Navigating whether to offshore your applications
I have been doing IT for a long time. The first 25 years of my IT experience revolved around taking systems from the Mainframe to the local area network (LAN). The thought was having a bunch of separate PC’s protected against downtime and performance issues. The don’t put all your eggs in 1 basket mentality. Over the last several years there has been a push to offboard applications and whole networks to the cloud. The statements below are not an indorsement of any one method but a cautionary tale to help guide you through the many pitfalls in making these huge decisions.
Applications to the WEB
Off boarding local applications to the WEB is big business and there are real advantages in many situations in doing so. There are however some pitfalls and FYI’s you need to navigate through so you make the best decision for your company or employer.
Not all applications are equal. In some instances, the workings of a particular software from the onsite to web version may be substantially different. Options in one may not be in the online version and vice versa. Make sure you get to thoroughly test with the departments involved the web version of a product you are offboarding.
Know your data. Most software vendors want to talk up the positives of their products but not always the limitations of their online product. During this process you need to make sure what data is being transferred to the web version of the software. Many times, it’s not the same. A case in point may be images from court cases, MRI’s and x-rays for healthcare. You may be told that this needs to stay local or it will cost more than what’s quoted. Make sure you inquire. Remember, the goal is to get off the old and on the new system. Having data in 2 places is not optimal.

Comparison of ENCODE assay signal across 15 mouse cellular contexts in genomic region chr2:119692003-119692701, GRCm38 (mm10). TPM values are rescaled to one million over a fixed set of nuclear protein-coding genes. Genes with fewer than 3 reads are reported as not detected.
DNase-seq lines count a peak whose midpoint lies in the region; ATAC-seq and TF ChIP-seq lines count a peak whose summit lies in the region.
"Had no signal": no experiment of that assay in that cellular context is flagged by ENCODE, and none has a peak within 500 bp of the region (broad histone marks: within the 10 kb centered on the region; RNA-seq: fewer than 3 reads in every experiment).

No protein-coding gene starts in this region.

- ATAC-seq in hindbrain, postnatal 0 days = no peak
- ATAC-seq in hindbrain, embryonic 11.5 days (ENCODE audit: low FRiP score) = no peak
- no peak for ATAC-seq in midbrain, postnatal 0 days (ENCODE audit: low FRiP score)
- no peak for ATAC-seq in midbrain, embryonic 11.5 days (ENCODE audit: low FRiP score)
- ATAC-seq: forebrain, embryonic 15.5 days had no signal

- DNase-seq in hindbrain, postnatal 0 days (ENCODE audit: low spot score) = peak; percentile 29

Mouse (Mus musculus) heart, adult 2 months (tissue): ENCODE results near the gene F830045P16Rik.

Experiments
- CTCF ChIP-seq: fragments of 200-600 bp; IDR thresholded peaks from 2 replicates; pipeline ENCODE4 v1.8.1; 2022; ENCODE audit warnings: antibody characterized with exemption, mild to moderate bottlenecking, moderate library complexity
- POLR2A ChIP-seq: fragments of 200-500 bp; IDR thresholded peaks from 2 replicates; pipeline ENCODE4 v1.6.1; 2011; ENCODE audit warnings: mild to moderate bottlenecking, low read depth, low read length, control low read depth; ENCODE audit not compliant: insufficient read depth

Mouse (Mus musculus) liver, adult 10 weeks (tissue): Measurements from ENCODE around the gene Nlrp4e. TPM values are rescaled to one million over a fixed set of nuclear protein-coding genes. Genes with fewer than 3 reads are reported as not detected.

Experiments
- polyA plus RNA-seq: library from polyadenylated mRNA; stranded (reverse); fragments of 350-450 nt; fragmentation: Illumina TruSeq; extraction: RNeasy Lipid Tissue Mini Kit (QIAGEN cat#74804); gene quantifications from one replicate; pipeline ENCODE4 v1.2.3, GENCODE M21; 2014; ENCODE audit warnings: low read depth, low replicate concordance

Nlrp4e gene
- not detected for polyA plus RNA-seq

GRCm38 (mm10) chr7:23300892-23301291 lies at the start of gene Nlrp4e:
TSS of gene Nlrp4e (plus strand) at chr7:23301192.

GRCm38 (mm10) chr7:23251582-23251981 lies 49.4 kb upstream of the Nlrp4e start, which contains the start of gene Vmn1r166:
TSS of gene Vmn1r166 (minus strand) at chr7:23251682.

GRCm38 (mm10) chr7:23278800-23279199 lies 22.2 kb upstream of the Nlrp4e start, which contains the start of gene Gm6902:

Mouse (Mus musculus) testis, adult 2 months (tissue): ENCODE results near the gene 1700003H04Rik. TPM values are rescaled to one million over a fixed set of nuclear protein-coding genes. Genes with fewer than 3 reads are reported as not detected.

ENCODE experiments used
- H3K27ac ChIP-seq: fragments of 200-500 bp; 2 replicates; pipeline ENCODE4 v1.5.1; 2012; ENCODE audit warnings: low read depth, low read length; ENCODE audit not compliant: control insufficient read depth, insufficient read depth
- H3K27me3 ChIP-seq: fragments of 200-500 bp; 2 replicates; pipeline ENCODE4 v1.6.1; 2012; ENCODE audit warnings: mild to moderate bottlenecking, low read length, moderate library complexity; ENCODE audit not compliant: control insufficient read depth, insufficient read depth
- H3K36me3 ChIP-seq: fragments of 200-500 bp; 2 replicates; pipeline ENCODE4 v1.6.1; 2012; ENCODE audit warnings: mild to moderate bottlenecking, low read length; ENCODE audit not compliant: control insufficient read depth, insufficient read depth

Where is your application actually hosted. It is much safer to have your data stay in the territorial US. Once outside the US your data is subject to the laws of the nation it is located. Inquire as to where the application provider hosts their platform. Is it Microsoft, Amazon, or another provider? Smaller providers are more of a risk so inquire as to their facilities and standards they follow.
Know your options. Your hope is that all goes well and you live happily ever after with your decision to off board, but what if it’s the opposite? Inquire to the offboarding process of your vendor. I would encourage you to have a lawyer examine the contract. If it is not spelled out you could be stuck with a heavy cost to offboard your data. I have personally seen this be 30,000 just to get your data back and it may not be in an easy form to deal with. You do own your data but that doesn’t get it from their servers back to you, that’s where the costs can come in. Also inquire to what is considered your data. When you are onboarded into a Web application there are fields that the software will create and use that may not be part of what’s considered “your data” or the software vendor may consider proprietary. Make sure you get all the data during the offboarding process and you determine if its useful or not with your new vendor.
Require references as close to your industry and location as possible. When we consult with a business we always encourage this and try to always visit, if possible, the company being referenced. If you get onsite you will usually hear all the good and bad. Use this to your advantage. In particular, you want to know about dependability and customer support satisfaction.
I will cover offboarding your network in a future post. It’s my hope this will help in your decision process. God Bless!
Vincent L. Brannan
5901 Shallowford Road Suite 135
Chattanooga, TN 37421